My Father (Part 2)



My dreams of a university education evaporated when I saw that I would have to get a job and ease the family’s finances. I went knocking on the doors of advertising agencies, and was immediately offered a placement as a copywriter in a Regent Street company on the condition that I learned to type and painted my own office. Say what you like about the seventies; it was never hard to find work in London.

I’d thought this would ease tensions at home and that my father would be pleased, but instead he was furious. It was not that I had shown initiative and escaped, but that I had so easily achieved my ambition without any effort at all. When I went back to the family home he refused to speak to me. I couldn’t simply stop going there because to do so would have punished my mother, so I continued to return and made matters worse with each fresh visit.

When my father realised that his sullen, accusatory silences were having no effect on me he extended them to my mother, so that the house became a virtual tomb. The situation worsened with explosions of temper and destruction that caused my mother to call the police, although she would never have considered anything as drastic as divorce. I couldn’t understand what was going on, and had no way of putting the situation right.

My father was not a cruel man by any means. He was trying to find his way through life without accepting advice or financial support from anyone, including his own family. Once he had hidden behind a door when a friendly neighbour came to call. Nobody in our house believed in self-help, therapy, or self-awareness. No-one would have dreamt of checking for signs that something might be wrong. The idea of mental wellbeing was either frowned upon or ridiculed as being unmanly, a waste of time and money.

The darkening situation affected my younger brother, who avoided being left at home and went to stay with friends. My mother became so isolated that I now realise she suffered the symptoms of a nervous breakdown, taking to her bed, unable to cope.

It struck me that something must have happened in our past to create this damage, so one evening after work I met my mother in a café and we talked, very awkwardly, about their marriage. Getting any information from her was like pulling teeth, but she described one event that finally provided a key.

My father had once worked in an innovative scientific unit and had been destined for great things. When the unit was offered funding in Canada it was assumed he would go with them. But I was just about to sit my exams and teachers had advised my mother not to uproot me from London, as I was expected to do well. My father had watched the unit leave without him. Shortly after, he changed careers and became bitterly unhappy in his new work.

Suddenly everything made sense. He had abandoned a decade of hard graft so that I could step straight into my chosen career without any kind of sacrifice or compromise. Meanwhile, he had lost his status and his purpose. Lines of regret etched themselves deeply into his face, until he looked as old as my grandfather. Bill had worked hard all his life and had been left with nothing to show for it but an ungrateful son. The family that should have been all he needed had failed him.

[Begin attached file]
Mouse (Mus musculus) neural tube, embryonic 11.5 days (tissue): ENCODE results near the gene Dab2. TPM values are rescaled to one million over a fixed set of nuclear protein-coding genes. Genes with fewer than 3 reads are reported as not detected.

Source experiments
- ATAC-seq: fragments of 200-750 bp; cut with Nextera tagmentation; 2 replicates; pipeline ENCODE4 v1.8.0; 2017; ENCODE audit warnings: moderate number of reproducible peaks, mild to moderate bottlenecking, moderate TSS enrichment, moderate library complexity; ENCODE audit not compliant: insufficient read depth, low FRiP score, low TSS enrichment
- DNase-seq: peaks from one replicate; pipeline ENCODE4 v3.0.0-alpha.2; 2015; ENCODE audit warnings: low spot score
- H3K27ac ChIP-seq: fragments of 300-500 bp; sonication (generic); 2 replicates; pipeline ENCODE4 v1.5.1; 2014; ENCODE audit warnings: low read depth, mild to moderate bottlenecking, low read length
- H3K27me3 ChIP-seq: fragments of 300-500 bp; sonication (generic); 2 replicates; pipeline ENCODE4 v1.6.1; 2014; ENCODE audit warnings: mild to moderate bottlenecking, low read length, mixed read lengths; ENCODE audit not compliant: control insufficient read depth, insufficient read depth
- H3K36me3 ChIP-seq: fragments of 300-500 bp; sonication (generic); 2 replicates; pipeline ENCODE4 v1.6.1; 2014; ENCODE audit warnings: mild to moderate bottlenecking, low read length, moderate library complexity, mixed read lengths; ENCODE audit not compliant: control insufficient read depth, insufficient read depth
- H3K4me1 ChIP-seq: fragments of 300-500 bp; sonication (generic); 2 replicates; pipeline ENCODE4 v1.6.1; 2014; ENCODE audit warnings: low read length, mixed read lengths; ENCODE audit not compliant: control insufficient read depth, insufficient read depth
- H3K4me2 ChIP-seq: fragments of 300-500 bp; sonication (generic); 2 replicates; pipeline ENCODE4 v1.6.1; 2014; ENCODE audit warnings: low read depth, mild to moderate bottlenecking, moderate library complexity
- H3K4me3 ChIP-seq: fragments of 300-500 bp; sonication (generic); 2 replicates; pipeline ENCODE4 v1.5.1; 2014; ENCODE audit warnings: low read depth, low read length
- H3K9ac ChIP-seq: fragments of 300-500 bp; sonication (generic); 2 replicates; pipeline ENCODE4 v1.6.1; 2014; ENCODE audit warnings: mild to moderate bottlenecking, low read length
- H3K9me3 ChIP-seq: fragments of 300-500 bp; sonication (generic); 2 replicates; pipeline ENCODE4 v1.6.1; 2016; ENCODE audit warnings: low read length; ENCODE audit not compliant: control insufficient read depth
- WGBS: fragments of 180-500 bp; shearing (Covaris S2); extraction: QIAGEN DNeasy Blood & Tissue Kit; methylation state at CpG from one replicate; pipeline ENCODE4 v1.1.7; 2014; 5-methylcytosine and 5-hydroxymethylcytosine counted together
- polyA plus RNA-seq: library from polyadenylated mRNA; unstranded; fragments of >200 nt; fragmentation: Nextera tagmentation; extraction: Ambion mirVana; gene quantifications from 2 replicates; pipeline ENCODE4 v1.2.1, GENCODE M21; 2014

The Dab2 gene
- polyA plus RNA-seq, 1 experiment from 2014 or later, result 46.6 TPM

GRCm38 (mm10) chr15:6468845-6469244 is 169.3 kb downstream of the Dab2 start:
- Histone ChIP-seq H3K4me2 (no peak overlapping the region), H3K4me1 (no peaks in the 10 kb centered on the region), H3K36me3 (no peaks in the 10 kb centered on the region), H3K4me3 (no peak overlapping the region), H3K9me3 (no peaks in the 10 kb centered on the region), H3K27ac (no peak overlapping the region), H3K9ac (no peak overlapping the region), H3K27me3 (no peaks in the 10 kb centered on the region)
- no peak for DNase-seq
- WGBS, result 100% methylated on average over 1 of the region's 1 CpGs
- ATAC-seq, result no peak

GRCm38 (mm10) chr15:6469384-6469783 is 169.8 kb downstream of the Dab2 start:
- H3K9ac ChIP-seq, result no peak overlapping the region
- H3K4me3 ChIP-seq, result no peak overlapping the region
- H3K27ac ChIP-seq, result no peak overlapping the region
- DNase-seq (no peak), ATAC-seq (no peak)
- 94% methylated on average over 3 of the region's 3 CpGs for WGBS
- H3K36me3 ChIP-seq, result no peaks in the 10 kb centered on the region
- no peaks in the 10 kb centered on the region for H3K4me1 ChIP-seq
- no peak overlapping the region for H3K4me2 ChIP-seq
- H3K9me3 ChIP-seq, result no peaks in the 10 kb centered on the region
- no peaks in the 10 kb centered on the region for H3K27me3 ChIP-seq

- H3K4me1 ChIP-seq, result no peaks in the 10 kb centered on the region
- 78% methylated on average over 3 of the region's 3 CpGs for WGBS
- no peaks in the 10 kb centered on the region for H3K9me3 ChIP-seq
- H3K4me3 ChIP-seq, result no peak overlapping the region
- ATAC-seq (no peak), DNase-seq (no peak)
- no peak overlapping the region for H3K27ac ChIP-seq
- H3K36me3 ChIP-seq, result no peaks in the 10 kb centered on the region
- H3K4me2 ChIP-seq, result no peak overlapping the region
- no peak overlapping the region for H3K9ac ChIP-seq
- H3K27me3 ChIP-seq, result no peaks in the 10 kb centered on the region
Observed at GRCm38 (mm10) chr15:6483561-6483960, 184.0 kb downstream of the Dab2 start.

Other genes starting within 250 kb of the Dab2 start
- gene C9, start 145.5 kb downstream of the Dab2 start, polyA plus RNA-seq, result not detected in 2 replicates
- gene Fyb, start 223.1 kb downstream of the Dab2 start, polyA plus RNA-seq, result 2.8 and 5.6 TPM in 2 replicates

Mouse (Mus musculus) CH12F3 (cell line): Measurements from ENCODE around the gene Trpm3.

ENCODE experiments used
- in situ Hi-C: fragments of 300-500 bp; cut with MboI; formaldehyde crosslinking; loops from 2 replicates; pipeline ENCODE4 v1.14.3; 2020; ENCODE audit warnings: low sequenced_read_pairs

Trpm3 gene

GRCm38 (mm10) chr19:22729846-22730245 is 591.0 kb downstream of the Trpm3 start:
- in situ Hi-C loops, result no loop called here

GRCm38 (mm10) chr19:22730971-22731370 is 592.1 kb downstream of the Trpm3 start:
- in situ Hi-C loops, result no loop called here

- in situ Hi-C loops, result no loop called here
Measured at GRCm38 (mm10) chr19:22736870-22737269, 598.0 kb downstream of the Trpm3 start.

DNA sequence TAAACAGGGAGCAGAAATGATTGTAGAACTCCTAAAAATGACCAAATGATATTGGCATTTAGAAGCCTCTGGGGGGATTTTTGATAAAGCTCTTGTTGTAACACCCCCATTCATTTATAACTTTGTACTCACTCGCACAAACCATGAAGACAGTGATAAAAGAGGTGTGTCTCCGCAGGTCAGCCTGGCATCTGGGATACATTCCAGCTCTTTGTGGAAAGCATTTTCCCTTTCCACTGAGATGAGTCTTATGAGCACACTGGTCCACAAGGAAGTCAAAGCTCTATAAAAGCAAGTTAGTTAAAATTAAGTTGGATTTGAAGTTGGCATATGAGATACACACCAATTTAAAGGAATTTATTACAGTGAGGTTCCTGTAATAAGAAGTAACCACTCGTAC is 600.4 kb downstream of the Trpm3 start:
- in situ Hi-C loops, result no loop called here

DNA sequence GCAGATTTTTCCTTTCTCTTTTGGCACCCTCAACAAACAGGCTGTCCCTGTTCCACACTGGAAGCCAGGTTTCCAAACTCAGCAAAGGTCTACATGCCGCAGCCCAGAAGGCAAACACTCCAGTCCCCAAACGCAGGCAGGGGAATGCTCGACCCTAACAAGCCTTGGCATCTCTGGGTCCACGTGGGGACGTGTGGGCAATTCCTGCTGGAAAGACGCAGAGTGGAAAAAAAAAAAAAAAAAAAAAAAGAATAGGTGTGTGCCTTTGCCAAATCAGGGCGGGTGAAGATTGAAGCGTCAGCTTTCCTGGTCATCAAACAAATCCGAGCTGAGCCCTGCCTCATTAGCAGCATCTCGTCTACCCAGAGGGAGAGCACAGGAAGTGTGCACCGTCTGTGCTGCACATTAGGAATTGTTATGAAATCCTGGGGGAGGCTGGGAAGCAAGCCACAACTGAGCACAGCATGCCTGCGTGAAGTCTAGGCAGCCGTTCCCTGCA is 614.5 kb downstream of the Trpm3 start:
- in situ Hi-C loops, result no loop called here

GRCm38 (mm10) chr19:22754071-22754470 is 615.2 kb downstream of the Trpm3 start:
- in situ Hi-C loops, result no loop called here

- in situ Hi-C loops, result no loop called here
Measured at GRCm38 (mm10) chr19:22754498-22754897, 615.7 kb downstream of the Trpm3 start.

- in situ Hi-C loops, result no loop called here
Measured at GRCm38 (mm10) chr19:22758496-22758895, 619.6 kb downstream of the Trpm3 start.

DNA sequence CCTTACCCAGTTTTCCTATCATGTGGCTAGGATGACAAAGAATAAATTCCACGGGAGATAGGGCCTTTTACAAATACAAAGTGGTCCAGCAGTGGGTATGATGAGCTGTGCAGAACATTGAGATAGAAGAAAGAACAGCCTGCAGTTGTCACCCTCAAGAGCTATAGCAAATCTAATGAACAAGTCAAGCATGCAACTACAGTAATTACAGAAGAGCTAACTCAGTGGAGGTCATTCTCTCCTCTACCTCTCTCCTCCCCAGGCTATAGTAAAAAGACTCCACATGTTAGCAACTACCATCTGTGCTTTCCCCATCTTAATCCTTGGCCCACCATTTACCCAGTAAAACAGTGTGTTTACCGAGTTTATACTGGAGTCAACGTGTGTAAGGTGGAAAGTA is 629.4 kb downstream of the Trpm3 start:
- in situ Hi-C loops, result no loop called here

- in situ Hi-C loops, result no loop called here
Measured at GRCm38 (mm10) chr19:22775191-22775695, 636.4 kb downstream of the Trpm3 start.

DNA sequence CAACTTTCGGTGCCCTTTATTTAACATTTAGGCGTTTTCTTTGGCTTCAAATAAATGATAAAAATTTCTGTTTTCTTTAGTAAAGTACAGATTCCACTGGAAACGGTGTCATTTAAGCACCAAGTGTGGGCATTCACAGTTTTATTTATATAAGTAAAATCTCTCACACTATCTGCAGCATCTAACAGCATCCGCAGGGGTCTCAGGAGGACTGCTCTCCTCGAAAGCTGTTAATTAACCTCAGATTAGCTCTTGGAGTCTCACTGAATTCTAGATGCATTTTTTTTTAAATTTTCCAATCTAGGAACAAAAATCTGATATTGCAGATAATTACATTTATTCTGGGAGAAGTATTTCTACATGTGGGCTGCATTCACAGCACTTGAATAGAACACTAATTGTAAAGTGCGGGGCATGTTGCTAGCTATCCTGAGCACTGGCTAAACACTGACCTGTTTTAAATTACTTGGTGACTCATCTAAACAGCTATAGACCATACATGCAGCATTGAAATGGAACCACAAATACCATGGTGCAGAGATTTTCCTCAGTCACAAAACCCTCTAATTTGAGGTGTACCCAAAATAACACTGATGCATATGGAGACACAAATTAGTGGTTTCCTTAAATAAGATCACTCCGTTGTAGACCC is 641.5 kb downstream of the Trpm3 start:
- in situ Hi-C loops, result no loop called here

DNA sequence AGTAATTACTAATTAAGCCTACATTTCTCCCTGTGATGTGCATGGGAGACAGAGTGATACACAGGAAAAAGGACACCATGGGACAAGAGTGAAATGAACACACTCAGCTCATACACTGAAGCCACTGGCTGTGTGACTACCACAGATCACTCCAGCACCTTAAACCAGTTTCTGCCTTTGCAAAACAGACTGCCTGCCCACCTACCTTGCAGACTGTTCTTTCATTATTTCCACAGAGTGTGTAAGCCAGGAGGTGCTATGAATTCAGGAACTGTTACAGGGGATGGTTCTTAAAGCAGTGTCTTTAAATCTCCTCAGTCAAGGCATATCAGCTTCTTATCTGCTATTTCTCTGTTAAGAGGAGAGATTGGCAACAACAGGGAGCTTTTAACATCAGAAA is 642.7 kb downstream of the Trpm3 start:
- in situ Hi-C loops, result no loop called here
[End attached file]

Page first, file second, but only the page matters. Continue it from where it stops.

After I had my first novel published my mother told me that, much to my amazement, he was proud of me. The subject wasn’t mentioned, of course, but the next time I went home I offered to cut his hair, and my offer was quietly accepted. I arranged the towel around his neck. As I began snipping, I thought of him standing in the darkness at seventeen, firewatching as phosphorescent bombs left trails above St Paul’s. He was imagining life among the stars, thinking of what might have been.

4 comments on “My Father (Part 2)”

  1. SteveB says:

    Communication, the hardest thing

  2. Peter Tromans says:

    Steve, That’s so true. And for many of us, thanks to how our brains were wired, our childhood and experience of life, it’s even harder than for others.

  3. Ian Luck says:

    It’s very hard to get a handle on some people. And generational differences can be very difficult to reconcile. My brother and I loved our father – he was funny, and odd, but could be deadly serious, too. We could have never told him that we loved him, let alone kiss him, and the only time we ever did that, was when he died. To some people, that will seem appallingly callous, but it’s true. He was a child of the 1930’s, and the same would have been true for him and his father (who most people were scared of, but I always got along with him very well). Dad knew we loved him; it didn’t have to be shown. That’s how it was.

  4. Helen Martin says:

    I loved my Father very much but he was very quiet and I didn’t get to really talk to him until I (finally, according to my Mother) left home for university and teaching. The one thing I am very grateful for is the chance to have a real conversation with him while he was in hospital near the end. Crossing that generational divide can be next to impossible sometimes.

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